The winners of the 2017 Pulitzer Prizes combined hard-hitting examinations of President Donald Trump with impactful local reporting. Indeed, the winners in five categories had a connection to the current occupant of the Oval Office.
David Fahrenthold, the rare print journalist to go viral, won the award for national reporting for his months-long examination of Trump’s philanthropy (or lack thereof). Fahrenthold famously crowdsourced his research on Twitter by posting handwritten lists of charities and asking readers for help in figuring out if Trump had actually donated to them.
The New York Times received the prize for international reporting for “Russia’s Dark Arts,” a series of articles examining the European nation’s growing power. Trump also played a part in this win, as one of the articles in the series revealed that the Ukrainian government had paid millions of dollars in consulting fees to former Trump campaign chairman Paul Manafort.
Conservative columnist Peggy Noonan won the award for commentary for her many columns about the divisive presidential campaign, which had eye-catching headlines like “Imagine a sane Donald Trump.”
Trump’s influence across the world was also reflected in the breaking news photography category—Daniel Berehulak received the prize for his look at Filipino President Rodrigo Duterte’s brutal anti-drug campaign. According to Duterte, Trump endorses this brutal regime (the two spoke soon after Trump’s surprise election win).
The arts prizes also showed Trump’s impact on American discourse—there was extra drama in the Pulitzer Prize for Drama this year, since the winner was Lynn Nottage’s play Sweat, which examines a Rust Belt town similar to the ones that embraced Trump.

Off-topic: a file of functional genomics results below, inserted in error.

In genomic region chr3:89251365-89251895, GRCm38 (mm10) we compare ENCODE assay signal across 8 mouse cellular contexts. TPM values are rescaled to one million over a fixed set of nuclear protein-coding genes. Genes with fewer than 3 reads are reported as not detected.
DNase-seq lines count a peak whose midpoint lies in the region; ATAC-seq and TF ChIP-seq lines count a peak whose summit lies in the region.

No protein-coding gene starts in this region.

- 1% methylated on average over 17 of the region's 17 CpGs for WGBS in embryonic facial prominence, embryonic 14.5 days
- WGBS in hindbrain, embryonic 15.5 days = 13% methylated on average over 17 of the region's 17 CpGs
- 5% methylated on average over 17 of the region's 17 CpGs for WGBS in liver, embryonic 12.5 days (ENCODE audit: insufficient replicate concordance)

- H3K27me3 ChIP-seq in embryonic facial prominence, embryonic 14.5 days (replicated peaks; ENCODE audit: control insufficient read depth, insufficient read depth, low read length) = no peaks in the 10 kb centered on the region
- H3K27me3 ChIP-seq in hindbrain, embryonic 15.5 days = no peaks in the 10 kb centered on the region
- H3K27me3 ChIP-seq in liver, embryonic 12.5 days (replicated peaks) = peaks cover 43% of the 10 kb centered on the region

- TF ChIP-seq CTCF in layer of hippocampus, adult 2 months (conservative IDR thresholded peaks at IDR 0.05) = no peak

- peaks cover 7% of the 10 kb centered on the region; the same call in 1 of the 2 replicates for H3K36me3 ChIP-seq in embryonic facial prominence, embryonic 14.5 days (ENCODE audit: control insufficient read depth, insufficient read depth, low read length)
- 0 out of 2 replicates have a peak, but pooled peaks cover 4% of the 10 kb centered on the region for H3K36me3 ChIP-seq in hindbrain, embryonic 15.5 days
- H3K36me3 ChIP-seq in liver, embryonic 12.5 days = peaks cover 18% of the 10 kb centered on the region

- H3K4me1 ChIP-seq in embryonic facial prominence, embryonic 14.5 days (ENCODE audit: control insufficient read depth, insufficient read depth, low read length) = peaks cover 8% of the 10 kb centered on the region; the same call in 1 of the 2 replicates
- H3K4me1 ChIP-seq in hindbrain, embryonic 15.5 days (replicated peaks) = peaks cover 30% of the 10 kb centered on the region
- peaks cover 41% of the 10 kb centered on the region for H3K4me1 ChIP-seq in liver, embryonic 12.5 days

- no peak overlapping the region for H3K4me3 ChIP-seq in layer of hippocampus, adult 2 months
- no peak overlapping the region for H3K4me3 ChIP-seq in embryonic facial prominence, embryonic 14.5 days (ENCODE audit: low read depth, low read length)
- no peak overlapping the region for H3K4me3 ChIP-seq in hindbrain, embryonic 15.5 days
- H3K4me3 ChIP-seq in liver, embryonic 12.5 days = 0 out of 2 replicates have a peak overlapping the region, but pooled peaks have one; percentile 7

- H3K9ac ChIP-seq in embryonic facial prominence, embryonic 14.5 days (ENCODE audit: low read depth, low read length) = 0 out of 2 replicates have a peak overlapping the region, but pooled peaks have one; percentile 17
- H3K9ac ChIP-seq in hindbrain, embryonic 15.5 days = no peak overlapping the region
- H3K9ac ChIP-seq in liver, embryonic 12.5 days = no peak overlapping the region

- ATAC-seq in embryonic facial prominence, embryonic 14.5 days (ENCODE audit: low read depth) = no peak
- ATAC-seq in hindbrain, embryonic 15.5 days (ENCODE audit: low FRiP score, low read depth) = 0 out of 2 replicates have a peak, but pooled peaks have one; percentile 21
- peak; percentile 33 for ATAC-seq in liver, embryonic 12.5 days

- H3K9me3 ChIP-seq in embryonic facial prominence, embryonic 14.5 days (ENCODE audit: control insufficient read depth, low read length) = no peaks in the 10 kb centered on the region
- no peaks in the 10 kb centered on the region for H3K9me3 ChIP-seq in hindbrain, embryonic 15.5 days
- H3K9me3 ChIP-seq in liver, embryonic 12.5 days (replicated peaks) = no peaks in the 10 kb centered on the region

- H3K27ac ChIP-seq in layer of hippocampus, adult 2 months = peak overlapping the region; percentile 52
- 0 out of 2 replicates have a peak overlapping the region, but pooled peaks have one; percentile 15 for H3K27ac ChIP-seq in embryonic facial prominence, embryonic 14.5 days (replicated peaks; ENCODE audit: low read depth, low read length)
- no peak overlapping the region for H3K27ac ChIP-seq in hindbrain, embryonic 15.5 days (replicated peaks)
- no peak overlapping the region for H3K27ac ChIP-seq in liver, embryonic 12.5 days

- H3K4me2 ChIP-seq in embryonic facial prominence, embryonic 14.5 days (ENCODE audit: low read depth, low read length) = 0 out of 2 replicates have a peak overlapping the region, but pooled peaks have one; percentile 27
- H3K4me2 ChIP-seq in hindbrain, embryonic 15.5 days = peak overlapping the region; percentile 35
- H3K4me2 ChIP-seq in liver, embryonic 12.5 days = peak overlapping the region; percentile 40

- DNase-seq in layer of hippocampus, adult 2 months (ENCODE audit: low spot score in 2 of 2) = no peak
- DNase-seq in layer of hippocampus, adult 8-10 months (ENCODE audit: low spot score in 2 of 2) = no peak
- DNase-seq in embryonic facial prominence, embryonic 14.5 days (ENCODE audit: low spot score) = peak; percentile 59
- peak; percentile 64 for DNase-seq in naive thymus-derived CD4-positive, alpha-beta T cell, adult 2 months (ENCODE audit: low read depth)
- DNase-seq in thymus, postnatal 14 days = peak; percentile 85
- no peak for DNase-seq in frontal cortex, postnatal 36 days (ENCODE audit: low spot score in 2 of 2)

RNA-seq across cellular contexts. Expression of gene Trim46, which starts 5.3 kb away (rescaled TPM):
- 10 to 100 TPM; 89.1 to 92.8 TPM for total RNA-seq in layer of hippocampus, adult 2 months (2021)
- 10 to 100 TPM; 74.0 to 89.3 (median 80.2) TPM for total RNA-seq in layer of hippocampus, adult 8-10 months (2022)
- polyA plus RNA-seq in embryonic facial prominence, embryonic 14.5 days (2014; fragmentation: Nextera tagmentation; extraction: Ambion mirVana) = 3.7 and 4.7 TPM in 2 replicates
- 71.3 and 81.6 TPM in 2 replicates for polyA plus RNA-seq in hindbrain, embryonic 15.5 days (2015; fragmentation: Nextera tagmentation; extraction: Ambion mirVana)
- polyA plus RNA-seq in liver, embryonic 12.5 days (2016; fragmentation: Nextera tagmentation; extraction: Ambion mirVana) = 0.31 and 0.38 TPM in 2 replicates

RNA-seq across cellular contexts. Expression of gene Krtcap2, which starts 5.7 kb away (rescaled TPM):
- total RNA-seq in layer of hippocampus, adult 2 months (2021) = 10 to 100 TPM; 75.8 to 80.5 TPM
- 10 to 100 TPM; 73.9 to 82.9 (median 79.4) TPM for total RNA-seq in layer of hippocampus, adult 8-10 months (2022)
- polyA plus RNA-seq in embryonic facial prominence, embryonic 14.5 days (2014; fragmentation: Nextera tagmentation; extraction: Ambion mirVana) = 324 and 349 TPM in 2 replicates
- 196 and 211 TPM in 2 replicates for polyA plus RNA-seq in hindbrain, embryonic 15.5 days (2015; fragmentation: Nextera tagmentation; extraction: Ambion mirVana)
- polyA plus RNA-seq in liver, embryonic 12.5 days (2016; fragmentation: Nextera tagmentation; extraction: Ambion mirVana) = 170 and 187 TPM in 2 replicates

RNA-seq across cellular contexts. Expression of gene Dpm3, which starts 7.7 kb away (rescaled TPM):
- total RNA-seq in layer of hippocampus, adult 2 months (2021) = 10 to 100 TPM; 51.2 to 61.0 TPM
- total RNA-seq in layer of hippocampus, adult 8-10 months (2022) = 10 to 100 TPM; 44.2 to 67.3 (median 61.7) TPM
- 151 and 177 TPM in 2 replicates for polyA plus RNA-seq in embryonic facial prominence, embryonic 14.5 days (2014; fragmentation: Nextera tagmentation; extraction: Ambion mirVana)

Not every work honored involved the 45th president, however—ProPublica and the New York Daily News shared the Pulitzer Prize for public service for a series chronicling the NYPD’s widespread abuse of eviction law.
And on the local level, the Pulitzers honored the Salt Lake Tribune for its reporting on the mistreatment of sexual assault victims at Brigham Young University.
War reporter C.J. Chivers won the Pulitzer for feature writing for a piece we ranked as one of our favorite longform stories of last year: “The Fighter,” the story of Sam Siatta, a Marine Corps veteran arrested and charged with home invasion.
Given the breadth and diversity of the winners, Pulitzer Prize administrator Mike Pride used his opening remarks to reassure readers that journalism is alive and well in the digital age.
“We are not in a period of decline in journalism,” he said. “Rather we are in a revolution.”
Click here for the full list of 2017 Pulitzer Prize winners.